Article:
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Whispers the clover down at her feet,
“The daisy has not our fragrance sweet.
See how boldly she holds her head!
Gather us, Rosalie dear, instead."

But Rosalie careless passes them by,
Bearing her daisy sheaf.

Rosalie's lover kneels in the grass.

"Rosalie, dearest, do not pass

Leaving my heart to wither alone,

Stoop and gather it, love, for thine own."

But Rosalie laughs and passes him by,
Bearing her daisy sheaf.

De Temporibus et Moribus.


In the heart of the busy commercial town of Bristol stands the beautiful old church of S. Mary Redcliffe, one of the finest specimens of Norman architecture in England. Entering its dim silence from the noisy, glaring streets, one is straightway carried from the commonplace present back to the long dead past, when the knights and merchants of Bristol, whom these battered effigies represent, thronged the church at high mass on feast days; and the names recorded on these dusty tablets were names of those still living in the minds of men.

Over a hundred years ago, there wandered among these tombs a child-a boy of seven, quite lost beneath the dusky, echoing arches which towered high above him. Day after day he came, and strolling about in the great empty church, spent hours in dreamy musings. If you had happened into the peaceful place, and seen the little lonely figure sitting with its head leaning against the stone tomb of "William Canynge, Founder of the Church," the sexton would have told you that it was his nephew, Thomas Chatterton, an idle little dunce. This, at least, was the flattering opinion which his relatives held of the silent lad who would not mind his books.

His mother was a poor sewing woman; his father, dead before his birth, had been master of a free school in the neighborhood. It was his mother's great hope to have her child educated "as became the son of a scholar." But when, at the age of six, he was sent to the same school of which his father had been master, his teacher bade him go home again, saying that it was impossible for him to learn. His mother was bitterly disappointed. at his stupidity; there was no place for him at home, and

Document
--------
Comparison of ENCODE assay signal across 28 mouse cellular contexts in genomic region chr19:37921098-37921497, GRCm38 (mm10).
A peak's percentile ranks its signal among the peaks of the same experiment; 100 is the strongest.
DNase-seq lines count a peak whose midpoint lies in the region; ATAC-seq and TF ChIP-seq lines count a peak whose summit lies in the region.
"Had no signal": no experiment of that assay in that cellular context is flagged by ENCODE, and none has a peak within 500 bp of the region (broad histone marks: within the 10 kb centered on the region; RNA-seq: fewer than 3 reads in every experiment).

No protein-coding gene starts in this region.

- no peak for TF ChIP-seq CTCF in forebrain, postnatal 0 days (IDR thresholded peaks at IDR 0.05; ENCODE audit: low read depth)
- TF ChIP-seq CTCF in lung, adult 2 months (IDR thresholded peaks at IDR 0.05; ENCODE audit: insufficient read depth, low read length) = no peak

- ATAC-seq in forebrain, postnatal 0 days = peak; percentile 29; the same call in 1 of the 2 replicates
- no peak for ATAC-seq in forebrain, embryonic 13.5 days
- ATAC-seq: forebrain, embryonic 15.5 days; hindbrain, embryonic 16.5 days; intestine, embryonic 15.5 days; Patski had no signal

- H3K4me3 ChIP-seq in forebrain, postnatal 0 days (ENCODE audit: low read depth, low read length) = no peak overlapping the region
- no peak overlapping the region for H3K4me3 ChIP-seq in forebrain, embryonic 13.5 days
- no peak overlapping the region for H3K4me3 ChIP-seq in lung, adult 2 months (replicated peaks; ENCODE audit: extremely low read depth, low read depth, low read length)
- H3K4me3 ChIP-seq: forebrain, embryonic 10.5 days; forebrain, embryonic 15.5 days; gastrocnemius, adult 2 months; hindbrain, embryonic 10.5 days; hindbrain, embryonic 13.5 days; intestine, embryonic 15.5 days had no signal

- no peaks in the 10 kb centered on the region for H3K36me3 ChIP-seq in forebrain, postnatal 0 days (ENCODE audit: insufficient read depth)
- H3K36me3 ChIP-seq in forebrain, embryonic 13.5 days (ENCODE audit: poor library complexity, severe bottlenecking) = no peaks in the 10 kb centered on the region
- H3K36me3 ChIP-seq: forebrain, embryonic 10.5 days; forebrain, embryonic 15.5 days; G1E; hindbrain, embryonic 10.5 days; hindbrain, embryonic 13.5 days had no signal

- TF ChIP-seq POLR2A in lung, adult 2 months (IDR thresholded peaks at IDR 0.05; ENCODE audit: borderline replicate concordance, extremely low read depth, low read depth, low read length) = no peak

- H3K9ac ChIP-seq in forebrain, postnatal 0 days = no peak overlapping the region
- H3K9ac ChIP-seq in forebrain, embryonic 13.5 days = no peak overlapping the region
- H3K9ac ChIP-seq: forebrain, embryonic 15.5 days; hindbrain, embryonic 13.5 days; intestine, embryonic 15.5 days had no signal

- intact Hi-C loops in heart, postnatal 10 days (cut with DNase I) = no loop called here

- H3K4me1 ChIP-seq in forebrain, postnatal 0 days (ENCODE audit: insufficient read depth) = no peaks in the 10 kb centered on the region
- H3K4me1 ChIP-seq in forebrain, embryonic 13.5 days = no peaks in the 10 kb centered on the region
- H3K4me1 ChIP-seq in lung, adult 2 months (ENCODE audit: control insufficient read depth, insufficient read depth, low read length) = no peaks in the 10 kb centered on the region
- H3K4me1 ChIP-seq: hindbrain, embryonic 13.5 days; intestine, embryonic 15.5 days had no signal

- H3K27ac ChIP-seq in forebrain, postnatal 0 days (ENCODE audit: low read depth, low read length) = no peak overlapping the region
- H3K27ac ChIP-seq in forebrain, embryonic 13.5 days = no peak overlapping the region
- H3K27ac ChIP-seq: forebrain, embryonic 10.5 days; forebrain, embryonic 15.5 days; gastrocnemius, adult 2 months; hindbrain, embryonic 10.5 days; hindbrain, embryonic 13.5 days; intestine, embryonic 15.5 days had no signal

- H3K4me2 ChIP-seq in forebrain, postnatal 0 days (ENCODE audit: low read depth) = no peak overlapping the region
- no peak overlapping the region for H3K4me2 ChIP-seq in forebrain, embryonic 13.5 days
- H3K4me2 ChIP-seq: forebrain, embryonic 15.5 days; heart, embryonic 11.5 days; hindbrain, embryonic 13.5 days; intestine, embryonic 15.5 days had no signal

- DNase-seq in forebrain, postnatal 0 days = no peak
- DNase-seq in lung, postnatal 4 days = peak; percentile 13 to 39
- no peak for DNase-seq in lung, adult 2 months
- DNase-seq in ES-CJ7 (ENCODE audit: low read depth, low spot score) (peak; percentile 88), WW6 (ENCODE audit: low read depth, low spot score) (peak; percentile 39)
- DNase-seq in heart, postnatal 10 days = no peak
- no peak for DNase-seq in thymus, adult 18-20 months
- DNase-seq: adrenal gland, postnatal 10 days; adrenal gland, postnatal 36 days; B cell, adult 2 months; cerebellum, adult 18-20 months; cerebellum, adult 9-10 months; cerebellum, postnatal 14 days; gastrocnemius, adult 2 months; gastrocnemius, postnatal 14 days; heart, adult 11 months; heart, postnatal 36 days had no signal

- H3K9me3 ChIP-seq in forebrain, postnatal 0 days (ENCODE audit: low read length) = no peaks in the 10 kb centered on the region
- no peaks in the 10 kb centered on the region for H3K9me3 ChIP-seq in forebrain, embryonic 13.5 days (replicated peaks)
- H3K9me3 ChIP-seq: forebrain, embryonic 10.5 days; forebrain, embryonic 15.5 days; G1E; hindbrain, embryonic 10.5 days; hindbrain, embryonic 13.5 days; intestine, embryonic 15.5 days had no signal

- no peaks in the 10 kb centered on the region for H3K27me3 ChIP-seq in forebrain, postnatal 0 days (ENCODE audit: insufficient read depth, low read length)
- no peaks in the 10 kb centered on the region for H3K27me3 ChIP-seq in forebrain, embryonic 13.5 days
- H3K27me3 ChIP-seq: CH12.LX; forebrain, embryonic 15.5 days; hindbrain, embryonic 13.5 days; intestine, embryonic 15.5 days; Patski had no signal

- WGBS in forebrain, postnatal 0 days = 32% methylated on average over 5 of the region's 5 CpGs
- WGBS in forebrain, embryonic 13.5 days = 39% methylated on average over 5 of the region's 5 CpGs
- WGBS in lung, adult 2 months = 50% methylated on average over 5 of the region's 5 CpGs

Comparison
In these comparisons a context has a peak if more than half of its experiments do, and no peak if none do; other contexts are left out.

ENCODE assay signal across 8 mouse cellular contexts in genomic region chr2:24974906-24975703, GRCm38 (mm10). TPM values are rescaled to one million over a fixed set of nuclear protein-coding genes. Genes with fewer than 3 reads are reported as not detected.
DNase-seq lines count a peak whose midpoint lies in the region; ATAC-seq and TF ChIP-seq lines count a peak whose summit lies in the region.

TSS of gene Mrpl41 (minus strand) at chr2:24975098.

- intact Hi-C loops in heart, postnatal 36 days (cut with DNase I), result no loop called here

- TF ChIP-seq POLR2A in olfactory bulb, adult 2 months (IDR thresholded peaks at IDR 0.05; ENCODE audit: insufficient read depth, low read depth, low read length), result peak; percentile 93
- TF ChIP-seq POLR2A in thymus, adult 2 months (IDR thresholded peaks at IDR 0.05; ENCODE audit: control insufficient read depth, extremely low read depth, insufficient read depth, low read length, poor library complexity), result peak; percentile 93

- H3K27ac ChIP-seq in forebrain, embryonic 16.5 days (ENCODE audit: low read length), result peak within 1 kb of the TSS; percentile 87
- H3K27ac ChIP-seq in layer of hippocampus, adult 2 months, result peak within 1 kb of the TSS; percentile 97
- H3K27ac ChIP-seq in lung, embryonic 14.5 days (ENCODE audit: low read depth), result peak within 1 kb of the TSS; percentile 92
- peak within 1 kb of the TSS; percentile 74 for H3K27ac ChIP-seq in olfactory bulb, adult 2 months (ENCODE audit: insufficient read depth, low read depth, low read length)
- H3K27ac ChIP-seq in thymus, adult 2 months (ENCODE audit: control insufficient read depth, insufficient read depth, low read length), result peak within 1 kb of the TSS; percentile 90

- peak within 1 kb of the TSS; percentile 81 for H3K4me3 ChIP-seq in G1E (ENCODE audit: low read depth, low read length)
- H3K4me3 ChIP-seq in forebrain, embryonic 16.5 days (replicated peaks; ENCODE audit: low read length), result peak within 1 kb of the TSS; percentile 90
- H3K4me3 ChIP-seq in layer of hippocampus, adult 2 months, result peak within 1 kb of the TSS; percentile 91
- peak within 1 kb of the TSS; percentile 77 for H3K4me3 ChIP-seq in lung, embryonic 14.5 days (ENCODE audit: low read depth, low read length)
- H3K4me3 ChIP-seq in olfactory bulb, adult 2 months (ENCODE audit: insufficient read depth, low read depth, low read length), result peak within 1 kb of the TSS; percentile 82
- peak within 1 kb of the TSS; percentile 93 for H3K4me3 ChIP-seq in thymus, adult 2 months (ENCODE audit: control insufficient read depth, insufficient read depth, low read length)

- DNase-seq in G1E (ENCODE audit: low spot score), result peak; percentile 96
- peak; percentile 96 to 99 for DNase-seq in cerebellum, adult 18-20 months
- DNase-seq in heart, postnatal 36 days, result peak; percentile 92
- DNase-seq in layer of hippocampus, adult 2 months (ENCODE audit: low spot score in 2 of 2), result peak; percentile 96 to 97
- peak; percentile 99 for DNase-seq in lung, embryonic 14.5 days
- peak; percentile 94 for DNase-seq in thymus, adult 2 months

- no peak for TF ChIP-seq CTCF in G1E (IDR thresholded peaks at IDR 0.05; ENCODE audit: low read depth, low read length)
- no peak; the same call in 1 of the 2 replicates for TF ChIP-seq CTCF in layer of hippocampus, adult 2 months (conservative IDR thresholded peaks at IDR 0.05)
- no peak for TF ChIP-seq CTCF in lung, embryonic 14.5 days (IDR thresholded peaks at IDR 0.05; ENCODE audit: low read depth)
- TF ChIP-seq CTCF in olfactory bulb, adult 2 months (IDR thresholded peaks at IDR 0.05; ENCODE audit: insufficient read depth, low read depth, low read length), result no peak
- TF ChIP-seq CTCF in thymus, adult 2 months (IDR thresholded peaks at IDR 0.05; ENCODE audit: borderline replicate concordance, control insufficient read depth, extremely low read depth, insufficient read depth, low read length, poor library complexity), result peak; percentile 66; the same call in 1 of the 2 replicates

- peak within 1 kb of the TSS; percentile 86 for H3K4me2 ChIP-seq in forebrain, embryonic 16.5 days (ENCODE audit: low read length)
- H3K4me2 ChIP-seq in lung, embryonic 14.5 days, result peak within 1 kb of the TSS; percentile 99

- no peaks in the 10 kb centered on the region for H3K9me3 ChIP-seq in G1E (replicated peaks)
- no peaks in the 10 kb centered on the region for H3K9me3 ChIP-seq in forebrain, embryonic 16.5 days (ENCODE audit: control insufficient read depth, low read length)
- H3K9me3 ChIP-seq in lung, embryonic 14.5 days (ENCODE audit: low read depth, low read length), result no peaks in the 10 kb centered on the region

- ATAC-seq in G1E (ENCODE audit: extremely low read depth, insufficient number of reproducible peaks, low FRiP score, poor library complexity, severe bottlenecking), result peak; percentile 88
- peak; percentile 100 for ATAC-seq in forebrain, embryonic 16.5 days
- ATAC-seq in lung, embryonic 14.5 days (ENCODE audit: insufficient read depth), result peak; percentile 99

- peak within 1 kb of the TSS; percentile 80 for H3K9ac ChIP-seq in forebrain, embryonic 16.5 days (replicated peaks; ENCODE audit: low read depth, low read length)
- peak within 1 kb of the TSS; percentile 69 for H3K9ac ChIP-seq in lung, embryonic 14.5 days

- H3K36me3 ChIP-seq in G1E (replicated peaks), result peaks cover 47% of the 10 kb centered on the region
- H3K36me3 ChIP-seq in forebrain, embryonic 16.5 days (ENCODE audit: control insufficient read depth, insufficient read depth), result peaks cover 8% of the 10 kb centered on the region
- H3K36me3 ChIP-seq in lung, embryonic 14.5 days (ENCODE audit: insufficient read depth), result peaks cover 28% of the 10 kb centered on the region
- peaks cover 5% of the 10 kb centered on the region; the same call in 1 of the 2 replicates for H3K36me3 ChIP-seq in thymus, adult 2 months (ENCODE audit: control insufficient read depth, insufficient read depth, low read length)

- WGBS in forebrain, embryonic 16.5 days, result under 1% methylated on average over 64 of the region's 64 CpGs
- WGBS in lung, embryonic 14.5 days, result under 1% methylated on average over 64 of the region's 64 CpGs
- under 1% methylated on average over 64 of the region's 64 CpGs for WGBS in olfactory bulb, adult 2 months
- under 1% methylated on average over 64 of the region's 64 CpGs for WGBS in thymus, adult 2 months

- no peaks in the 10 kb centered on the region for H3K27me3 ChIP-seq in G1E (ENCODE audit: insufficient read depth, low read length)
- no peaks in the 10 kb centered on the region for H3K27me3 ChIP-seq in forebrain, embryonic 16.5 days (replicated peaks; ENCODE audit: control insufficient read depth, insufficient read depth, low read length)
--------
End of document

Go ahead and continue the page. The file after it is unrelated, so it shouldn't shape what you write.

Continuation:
so the poor child sat alone crying silently for hours, with a hopeless sense of wrong upon him.

One day, however, a pile of old parchments from the muniment-room of S. Mary's was brought into the house by his sexton-uncle, and the child's eye was caught by some illuminated capitals. He gathered up armfuls of the musty old documents, and trudged upstairs with them to a lumber-room under the roof. Here he pored over a black-letter Bible until he had learned to read. Then he would shut himself up in his garret for hours, and when his mother or sister came to see what he was at, would fly into a passion with "I wish you would bide out of the room-it is my room!" He was seized with a passionate desire to learn. Even at this early age he felt that those about him were not with him, that he had an inherited right to a kingdom of which they knew nothing. If he could only enter it-the wonderful kingdom of thought!

At last, as he supposed, the opportunity came. He was elected, when eight years old, a pupil of the Bluecoat School at Bristol. Now he should learn everything in the world, he should be able to understand what those strange thoughts meant which came to him when he was alone. He went to school, and was instructed in "the principles of Christian doctrine as laid down in the Church catechism." The bitterness of that disappointment, and the scorn and hatred of the narrow minds around him which came upon the poor child! He must find resources in himself.

In these days he would run away from his school-fellows, and seek his old sanctuary in the great dim church; and here the friendless boy created for himself a friend and helper. As he took refuge from boyish persecutions, and lay still by the old stone tomb, in fancy there came to him the figure of a priest of the old days-a wise and wonderful man to whom he told all his troubles, and who gave him that for which he had such a passionate craving